Mr Attwood may have missed the point that I am attempting to make. I am attempting to get the expertise in place so that there will not be a delay later. That cannot be achieved overnight, so I am asking members to agree that it should be done now. Although I do not know how long it might take to get such a person in place, I suspect that it would not take too long.

Mr Attwood:
What is the time frame for appointing such a person?

The Chairperson:
Would it be a procurement matter?

The Committee Clerk:
I cannot say for sure, but if the Committee is asking me to begin preparation work for the consideration of the category-two issues, which include finance, my first port of call will be to ascertain whether the Assembly’s Research and Library Services has the capacity to provide such advice. If not, Research and Library Services will guide me in determining how to otherwise secure the support that the Committee appears to want. Providing that the Committee’s requests are in keeping with its mandate, I am sure that the secretariat will expedite any such requests, and a response should be forthcoming relatively quickly.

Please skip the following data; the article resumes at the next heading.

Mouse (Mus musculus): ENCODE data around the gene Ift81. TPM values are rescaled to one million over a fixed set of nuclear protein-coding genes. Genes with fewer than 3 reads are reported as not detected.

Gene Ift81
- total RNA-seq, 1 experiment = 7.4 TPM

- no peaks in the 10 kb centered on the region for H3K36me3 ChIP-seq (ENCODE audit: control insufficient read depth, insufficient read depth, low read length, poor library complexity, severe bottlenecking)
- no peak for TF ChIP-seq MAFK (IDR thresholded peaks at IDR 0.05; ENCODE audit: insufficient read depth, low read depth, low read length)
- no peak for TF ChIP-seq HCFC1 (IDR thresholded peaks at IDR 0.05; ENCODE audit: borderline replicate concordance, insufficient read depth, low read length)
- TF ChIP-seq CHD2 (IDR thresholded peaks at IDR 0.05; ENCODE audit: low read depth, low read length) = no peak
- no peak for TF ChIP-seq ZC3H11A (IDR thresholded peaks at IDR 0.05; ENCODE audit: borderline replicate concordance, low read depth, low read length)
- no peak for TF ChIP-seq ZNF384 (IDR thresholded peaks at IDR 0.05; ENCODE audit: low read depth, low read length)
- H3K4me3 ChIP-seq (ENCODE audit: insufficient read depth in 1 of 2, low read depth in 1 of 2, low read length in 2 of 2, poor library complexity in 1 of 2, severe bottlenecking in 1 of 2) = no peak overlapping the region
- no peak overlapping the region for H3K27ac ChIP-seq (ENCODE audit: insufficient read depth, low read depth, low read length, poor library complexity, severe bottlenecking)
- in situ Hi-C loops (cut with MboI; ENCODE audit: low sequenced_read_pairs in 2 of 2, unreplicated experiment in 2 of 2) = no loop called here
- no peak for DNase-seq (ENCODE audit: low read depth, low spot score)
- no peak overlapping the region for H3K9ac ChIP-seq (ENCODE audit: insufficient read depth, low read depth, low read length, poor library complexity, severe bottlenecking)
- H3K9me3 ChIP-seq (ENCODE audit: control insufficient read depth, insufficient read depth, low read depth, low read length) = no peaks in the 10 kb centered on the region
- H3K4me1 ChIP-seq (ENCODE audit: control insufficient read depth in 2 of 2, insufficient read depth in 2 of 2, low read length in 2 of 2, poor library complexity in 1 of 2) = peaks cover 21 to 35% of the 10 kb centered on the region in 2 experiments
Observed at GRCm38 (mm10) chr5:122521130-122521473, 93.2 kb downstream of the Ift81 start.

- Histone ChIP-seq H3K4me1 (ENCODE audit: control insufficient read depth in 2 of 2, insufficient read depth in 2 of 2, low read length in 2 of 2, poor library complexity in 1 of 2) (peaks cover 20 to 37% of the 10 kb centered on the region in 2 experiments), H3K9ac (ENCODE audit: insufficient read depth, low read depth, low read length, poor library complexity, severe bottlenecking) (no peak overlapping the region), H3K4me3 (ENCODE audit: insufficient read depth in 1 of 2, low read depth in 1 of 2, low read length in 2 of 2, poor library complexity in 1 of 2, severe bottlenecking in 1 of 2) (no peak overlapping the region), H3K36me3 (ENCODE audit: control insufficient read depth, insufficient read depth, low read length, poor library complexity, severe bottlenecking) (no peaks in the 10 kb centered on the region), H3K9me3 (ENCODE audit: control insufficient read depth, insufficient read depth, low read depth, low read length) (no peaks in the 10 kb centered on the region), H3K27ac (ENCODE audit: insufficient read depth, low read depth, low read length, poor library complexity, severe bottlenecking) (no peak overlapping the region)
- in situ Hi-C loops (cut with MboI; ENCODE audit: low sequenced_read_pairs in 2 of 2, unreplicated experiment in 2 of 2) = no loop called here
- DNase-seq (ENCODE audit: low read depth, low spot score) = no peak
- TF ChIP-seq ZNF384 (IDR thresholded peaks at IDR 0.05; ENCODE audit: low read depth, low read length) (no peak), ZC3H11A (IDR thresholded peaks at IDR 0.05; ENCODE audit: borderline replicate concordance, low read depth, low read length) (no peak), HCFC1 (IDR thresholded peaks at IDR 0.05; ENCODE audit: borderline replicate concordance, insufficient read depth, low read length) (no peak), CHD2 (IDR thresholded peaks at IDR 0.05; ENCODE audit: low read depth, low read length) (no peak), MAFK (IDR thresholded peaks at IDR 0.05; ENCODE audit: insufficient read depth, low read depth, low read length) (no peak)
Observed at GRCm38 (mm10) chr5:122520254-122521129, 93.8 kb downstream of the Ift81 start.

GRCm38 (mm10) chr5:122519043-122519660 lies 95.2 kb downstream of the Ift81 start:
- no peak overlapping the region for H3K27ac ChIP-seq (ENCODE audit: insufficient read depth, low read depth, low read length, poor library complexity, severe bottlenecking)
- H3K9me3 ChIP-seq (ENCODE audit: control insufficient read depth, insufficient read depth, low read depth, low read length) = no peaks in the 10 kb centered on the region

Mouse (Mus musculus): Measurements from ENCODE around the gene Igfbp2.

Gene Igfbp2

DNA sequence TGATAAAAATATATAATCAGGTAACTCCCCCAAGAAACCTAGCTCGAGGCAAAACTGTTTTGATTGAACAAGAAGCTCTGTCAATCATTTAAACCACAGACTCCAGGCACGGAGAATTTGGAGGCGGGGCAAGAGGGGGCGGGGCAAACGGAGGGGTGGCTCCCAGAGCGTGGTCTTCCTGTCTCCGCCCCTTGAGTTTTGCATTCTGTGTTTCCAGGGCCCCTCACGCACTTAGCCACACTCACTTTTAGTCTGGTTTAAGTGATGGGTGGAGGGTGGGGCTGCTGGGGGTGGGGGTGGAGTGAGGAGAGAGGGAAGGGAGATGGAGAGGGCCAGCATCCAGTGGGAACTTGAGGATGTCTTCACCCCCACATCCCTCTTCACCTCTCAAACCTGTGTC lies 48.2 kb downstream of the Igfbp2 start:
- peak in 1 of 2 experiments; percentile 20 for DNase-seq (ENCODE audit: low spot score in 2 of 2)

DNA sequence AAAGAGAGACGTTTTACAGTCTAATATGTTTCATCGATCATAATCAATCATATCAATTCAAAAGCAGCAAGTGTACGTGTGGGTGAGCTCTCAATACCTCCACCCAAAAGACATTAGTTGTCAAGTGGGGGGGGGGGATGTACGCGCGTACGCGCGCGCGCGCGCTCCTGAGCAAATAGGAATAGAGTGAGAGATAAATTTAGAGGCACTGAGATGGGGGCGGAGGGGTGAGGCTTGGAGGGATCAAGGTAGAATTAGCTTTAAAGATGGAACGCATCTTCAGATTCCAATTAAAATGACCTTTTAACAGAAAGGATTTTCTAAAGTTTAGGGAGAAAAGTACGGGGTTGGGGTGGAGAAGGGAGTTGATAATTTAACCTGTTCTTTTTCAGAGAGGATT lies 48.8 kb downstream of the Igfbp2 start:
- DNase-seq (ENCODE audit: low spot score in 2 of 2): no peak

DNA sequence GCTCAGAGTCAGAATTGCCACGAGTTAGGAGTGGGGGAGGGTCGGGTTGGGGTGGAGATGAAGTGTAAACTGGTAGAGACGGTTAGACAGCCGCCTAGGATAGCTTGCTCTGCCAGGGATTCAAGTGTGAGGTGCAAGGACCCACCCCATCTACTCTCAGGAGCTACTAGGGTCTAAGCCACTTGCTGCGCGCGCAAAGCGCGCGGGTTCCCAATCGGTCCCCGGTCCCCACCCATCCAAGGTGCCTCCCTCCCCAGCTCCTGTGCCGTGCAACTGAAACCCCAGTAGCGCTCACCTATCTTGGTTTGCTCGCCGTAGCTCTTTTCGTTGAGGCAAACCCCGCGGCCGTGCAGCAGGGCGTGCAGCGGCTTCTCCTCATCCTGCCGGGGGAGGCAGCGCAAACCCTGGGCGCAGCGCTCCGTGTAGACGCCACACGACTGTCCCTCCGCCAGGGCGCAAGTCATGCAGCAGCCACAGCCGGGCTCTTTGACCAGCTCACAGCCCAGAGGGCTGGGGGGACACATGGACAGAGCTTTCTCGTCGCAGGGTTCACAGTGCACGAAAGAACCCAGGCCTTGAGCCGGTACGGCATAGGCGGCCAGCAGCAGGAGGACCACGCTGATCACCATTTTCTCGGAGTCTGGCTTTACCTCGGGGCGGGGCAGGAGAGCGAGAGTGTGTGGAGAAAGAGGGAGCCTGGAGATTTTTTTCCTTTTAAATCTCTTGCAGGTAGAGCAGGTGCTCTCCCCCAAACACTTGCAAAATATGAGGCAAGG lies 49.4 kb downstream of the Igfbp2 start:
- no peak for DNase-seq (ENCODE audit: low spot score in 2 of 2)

The Chairperson:
Do members agree to such a request?

Members indicated assent.

The Chairperson:
Do members wish to raise any other matters? Correspondence was mentioned.

Mr McFarland:
My point concerns the degree of confusion about the good workings of the Committee. The minutes from our Committee meeting on 21 October record that we resolved:

“That the Committee should now adjourn and resume consideration of matters relating to the devolution of policing and justice on 4 November 2008, provided that, by then, the DUP and Sinn Féin had clarified, to the Committee, what the correct interpretation of the first sentence of the second paragraph of the letter of 28 July 2008 from the First Minister and deputy First Minister should be.”